State v. Marchand

Annotate this Case

362 So. 2d 1090 (1978)

STATE of Louisiana, Appellee, v. David MARCHAND, Appellant.

No. 61722.

Supreme Court of Louisiana.

September 5, 1978.

Rehearing Denied October 5, 1978.

*1091 Harold J. Brouillette, Chief Indigent Defender, Michael F. Kelly, Asst. Indigent Defender, 12th Judicial Dist. Indigent Defendant Office, Marksville, for appellant.

William J. Guste, Jr., Atty. Gen., Barbara Rutledge, Asst. Atty. Gen., J. Eddie Knoll, Dist. Atty., Jeannette Theriot Knoll, Asst. Dist. Atty., for appellee.

TATE, Justice.

The defendant was convicted of simple burglary, La.R.S. 14:62 (1972), and sentenced to seven years' imprisonment at hard labor. His Assignment of Error No. 5 presents reversible error.

Assignment 5

By this assignment, the defendant asserts that the trial court erred in denying his motion for a new trial. The ground asserted for the motion is that unauthorized and prejudicial statements were made to the *1092 jurors by the deputy sheriff who served as their bailiff.

The uncontroverted facts show the following:

At the close of the trial, the jury retired for deliberation at 4:42 p. m. Several hours later, the bailiff conveyed a first request of the jury that the trial judge allow it access to the alleged confession made by the accused. The trial judge refused this request, since a statute prohibits access of the jury to written evidence and requires the jurors to rely upon their memory. La.C.Cr.P. art. 793; State v. Freetime, 303 So. 2d 487 (La. 1974) (conviction reversed, where over objection the jury was allowed to obtain the defendant's confession for use during its deliberations).

About an hour later, at about 9:30 p. m., a juror asked the deputy again to request the judge to let the jury see the confession remarking, "If we don't have it, we may be here all night."

The deputy communicated this second request to the trial judge, including the comment that the jury would be in session all night if the request were not granted.

The judge stated that he would not permit the confession to be sent to the juryroom unless both the state and defense agreed. The state agreed to the request, but the defense did not (suggesting that it was not proper to allow the jury to see this one statement alone, when several other important statements were likewise in evidence).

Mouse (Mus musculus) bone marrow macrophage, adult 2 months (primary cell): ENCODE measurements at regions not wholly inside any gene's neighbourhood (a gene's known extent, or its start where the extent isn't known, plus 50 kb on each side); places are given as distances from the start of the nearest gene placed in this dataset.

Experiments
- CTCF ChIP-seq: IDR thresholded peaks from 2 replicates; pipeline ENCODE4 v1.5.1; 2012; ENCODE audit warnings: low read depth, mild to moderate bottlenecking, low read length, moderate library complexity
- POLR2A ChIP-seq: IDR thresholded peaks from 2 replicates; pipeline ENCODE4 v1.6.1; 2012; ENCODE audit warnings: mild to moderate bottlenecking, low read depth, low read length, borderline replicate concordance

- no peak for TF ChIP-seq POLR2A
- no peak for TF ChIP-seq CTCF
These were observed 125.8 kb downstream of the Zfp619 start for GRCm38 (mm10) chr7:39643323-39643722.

The judge then specifically instructed the deputy to inform the jury that their request was denied, and to tell the jury that "the Judge said they cannot have the confession." Instead of following the judge's orders, the deputy returned to the hall outside the juryroom and informed two of the jurors (the foreman and another) that, "The district attorney said it was okay, the judge said it was alright, but the defense attorney said definitely not; couldn't have it."

The foreman then related this information to the remaining jurors. Within fifteen minutes, or at 9:50 p. m., the jury ended their deliberation and returned a verdict of guilty as charged.

Under these facts, if the evidence proving them is admissible (which the state contests), the unauthorized and prejudicial communication by the deputy to the jury presents reversible error.[1]

Our law provides that the jury shall be sequestered during its deliberations, after the judge delivers the charge, so as to be secluded from outside communication. La.C.Cr.P. art. 791. The purpose of sequestering jurors is to protect them from outside influence and from basing their verdict upon anything other than the evidence developed at the trial. State v. Hunter, 340 So. 2d 226 (La.1976); Turner v. Louisiana, 379 U.S. 466, 85 S. Ct. 546, 13 L. Ed. 2d 424 (1965).

An unauthorized communication to the jury by its bailiff requires reversal of the verdict, if the communication is prejudicial to the accused. State v. Harville, 170 La. 991, 129 So. 612 (1930); State v. Murray, 164 La. 883, 114 So. 721 (1927); State v. Langford, 45 La.Ann. 1177, 14 So. 181 (1893); State v. Dallas, 35 La.Ann. 899 (1883).

As stated in Remmer v. United States, 347 U.S. 227, 229, 74 S. Ct. 450, 451, 98 L. Ed. 654 (1954): "In a criminal case, any private communication, contact, or tampering directly or indirectly, with a juror during a trial about the matter pending before the jury is, for obvious reasons, deemed presumptively prejudicial, if not made in pursuance of known rules of the court and the instructions and directions of the court made during the trial, with full knowledge of all the parties." A constitutional due process right of fair trial by jury, even, may be violated, if the trial jurors are subjected to influences through the attending bailiffs of the state which may cause *1093 their verdict to be influenced by circumstances other than the evidence developed at the trial. Turner v. Louisiana, 379 U.S. 466, 85 S. Ct. 546, 13 L. Ed. 2d 424 (1964).

We think it to be obvious that reversible (i. e., non-harmless) error here occurred, when the deputy improperly communicated to the jurors that defense counsel alone were preventing them from obtaining access to the confession they desired (but which a statute prohibits their access to after they have retired to the juryroom).